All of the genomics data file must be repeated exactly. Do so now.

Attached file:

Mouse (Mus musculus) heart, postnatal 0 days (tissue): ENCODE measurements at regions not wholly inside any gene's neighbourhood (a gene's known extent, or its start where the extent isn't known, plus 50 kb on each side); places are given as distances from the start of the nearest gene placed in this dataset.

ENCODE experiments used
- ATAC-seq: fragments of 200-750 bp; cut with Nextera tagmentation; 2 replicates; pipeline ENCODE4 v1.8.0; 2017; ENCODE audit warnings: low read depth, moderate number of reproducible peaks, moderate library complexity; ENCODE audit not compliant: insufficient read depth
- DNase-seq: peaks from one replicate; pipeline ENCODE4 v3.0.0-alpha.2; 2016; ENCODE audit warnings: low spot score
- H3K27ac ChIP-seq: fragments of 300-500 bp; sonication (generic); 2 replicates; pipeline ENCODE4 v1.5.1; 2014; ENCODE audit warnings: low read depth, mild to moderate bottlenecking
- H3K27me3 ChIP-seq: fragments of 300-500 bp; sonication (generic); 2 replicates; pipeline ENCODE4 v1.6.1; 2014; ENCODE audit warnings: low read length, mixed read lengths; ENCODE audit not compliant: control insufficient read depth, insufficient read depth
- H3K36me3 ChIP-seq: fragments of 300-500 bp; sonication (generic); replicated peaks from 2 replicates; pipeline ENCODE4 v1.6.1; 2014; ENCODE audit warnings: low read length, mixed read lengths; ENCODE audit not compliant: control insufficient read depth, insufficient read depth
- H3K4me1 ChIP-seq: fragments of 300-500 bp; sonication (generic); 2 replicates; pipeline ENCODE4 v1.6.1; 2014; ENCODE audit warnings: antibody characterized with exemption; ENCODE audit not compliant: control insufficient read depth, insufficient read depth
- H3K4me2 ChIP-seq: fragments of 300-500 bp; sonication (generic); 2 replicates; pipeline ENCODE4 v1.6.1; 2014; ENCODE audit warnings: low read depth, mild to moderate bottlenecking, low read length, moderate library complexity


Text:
Mouse (Mus musculus) heart, postnatal 0 days (tissue): ENCODE measurements at regions not wholly inside any gene's neighbourhood (a gene's known extent, or its start where the extent isn't known, plus 50 kb on each side); places are given as distances from the start of the nearest gene placed in this dataset.

ENCODE experiments used
- ATAC-seq: fragments of 200-750 bp; cut with Nextera tagmentation; 2 replicates; pipeline ENCODE4 v1.8.0; 2017; ENCODE audit warnings: low read depth, moderate number of reproducible peaks, moderate library complexity; ENCODE audit not compliant: insufficient read depth
- DNase-seq: peaks from one replicate; pipeline ENCODE4 v3.0.0-alpha.2; 2016; ENCODE audit warnings: low spot score
- H3K27ac ChIP-seq: fragments of 300-500 bp; sonication (generic); 2 replicates; pipeline ENCODE4 v1.5.1; 2014; ENCODE audit warnings: low read depth, mild to moderate bottlenecking
- H3K27me3 ChIP-seq: fragments of 300-500 bp; sonication (generic); 2 replicates; pipeline ENCODE4 v1.6.1; 2014; ENCODE audit warnings: low read length, mixed read lengths; ENCODE audit not compliant: control insufficient read depth, insufficient read depth
- H3K36me3 ChIP-seq: fragments of 300-500 bp; sonication (generic); replicated peaks from 2 replicates; pipeline ENCODE4 v1.6.1; 2014; ENCODE audit warnings: low read length, mixed read lengths; ENCODE audit not compliant: control insufficient read depth, insufficient read depth
- H3K4me1 ChIP-seq: fragments of 300-500 bp; sonication (generic); 2 replicates; pipeline ENCODE4 v1.6.1; 2014; ENCODE audit warnings: antibody characterized with exemption; ENCODE audit not compliant: control insufficient read depth, insufficient read depth
- H3K4me2 ChIP-seq: fragments of 300-500 bp; sonication (generic); 2 replicates; pipeline ENCODE4 v1.6.1; 2014; ENCODE audit warnings: low read depth, mild to moderate bottlenecking, low read length, moderate library complexity